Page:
Porto Desire.

  • Translation

Article ID AMS0693


Porto Desire.


Map shows Porto Desire in Patagoniea. Theodor De Bry’s Grand Voyages, an illustrated collection of accounts of the Americas, defined the early European picture of the New World.


ca. 1619


Bry, de (1528-1598)

Theodorus de Bry (1528-1598) Frankfurt a.M. Around 1570, Theodorus de Bry, a Protestant, fled religious persecution south to Strasbourg, along the west bank of the Rhine. In 1577, he moved to Antwerp in the Duchy of Brabant, which was part of the Spanish Netherlands or Southern Netherlands and Low Countries of that time (16th Century), where he further developed and used his skills as a copper engraver. Between 1585 and 1588 he lived in London, where he met the geographer Richard Hakluyt and began to collect stories and illustrations of various European explorations, most notably from Jacques Le Moyne de Morgues. Depiction of Spanish atrocities in the New World, as recounted by Bartolome de las Casas in Narratio Regionum indicarum per Hispanos Quosdam devastatarum verissima. In 1588, Theodorus and his family moved permanently to Frankfurt-am-Main, where he became citizen and began to plan his first publications. The most famous one is known as Les Grands Voyages, i.e., The Great Travels, or The Discovery of America. He also published the largely identical India Orientalis-series, as well as many other illustrated works on a wide range of subjects. His books were published in Latin, and were also translated into German, English and French to reach a wider reading public. The two collections of travelogues published by Theodor de Bry in Frankfurt are among the most important of the early modern period and established his reputation for posterity: He created The Arrival of Columbus in the New World in 1594. The West Indian Voyages (ed. 1590-1618) chronicled the discovery and conquest of the Americas by Europeans, while the East Indian Voyages followed the rise of Holland as a trading power in Asia around 1600. Both series appeared in German and Latin, were intended for a European audience, and were richly illustrated with copper engravings. Theodor de Bry was only able to publish six parts of his complete works. After his death, his sons Johann Theodor and Johann Israel and then Johann Theodor's son-in-law Matthäus Merian continued the work until 1634. In the end, it contained 25 parts and over 1500 copper engravings. The brothers were succeeded as engravers and publishers by Sebastian Furck.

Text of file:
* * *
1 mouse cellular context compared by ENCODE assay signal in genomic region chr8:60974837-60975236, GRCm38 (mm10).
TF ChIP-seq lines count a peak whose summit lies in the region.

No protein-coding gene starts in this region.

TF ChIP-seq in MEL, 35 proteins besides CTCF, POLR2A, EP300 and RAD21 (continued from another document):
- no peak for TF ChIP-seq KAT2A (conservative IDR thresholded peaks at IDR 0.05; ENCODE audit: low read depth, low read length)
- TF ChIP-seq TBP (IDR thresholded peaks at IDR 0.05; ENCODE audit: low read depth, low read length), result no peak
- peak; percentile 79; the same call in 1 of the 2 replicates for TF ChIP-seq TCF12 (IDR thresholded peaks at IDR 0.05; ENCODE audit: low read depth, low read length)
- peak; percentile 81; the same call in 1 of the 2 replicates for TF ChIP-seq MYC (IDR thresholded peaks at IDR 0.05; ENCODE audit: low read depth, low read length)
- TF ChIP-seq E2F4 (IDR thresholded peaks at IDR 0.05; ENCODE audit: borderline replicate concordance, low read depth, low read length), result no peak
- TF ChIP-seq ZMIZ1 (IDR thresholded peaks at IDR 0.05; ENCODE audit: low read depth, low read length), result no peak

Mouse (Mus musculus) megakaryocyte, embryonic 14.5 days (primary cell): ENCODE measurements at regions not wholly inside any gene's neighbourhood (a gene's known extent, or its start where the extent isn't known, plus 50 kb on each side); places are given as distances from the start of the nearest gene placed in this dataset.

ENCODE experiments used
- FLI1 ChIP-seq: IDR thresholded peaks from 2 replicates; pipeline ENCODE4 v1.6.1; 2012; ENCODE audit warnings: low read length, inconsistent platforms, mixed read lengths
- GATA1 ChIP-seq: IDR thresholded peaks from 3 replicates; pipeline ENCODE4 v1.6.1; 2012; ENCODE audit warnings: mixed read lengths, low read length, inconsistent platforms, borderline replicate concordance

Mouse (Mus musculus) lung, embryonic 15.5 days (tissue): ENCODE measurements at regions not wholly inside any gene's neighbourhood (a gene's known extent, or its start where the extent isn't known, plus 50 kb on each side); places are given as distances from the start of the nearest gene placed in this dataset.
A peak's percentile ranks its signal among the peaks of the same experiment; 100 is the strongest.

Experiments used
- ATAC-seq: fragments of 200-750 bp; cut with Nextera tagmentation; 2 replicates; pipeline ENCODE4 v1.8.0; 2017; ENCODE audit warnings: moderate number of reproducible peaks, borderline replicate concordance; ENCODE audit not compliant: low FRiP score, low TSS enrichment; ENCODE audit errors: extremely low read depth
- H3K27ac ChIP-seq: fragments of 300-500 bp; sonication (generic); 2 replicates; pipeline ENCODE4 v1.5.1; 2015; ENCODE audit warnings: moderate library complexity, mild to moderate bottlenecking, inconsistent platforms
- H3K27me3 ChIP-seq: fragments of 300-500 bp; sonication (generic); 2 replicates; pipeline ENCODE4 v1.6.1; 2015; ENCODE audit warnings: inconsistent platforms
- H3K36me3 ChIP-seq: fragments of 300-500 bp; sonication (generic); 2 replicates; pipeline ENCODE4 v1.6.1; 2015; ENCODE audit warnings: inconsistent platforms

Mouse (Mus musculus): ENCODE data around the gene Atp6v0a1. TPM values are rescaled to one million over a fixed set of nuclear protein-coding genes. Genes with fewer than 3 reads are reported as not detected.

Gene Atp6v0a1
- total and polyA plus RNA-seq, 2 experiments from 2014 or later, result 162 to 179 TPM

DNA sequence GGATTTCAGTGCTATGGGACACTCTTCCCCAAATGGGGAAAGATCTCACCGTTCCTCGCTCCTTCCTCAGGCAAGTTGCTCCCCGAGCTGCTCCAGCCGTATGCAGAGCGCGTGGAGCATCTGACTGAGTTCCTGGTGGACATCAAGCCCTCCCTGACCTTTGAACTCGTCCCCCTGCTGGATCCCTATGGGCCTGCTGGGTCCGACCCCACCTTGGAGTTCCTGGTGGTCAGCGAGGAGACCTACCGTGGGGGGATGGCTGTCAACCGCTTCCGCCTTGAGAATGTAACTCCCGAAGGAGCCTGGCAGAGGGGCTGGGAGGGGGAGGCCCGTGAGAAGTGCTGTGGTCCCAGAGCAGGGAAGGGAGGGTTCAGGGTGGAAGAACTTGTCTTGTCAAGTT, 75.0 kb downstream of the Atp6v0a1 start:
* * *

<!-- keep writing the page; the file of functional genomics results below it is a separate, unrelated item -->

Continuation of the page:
Historical Description

Puerto Deseado (founded as Port Desire) is the capital of the Departamento Deseado in the Argentine province of Santa Cruz in Patagonia. It is located at the mouth of the Río Deseado into the Atlantic Ocean and has a fishing port. The city was founded by Thomas Cavendish in 1586 and named after his ship Port Desire. Later, the Spanish translation spread and eventually became the official name. Puerto Deseado has a disused railroad station, a library (Biblioteca Pública y Municipal "Florentino Ameghino") and two museums. The almost 32 km long port was used by Ferdinand Magellan and other early navigators. Magellan named the place "Bahía de los trabajos" in 1520, and the pirate Francis Drake anchored there on May 17, 1578 and christened the place "Bahía de las Focas". On December 17, 1586, Thomas Cavendish reached the mouth of the Río Deseado with his flagship Desiré, accompanied by the ships Hugh Gallant and Content. He named the port "Port Desire", and the headland at the entrance to the port is still called "Punta Cavendish".

Place of Publication Frankfurt on Main
Dimensions (cm)29 x 18,5 cm
ConditionMargins left and right extended
Coloringoriginal colored
TechniqueCopper print


48.00 €

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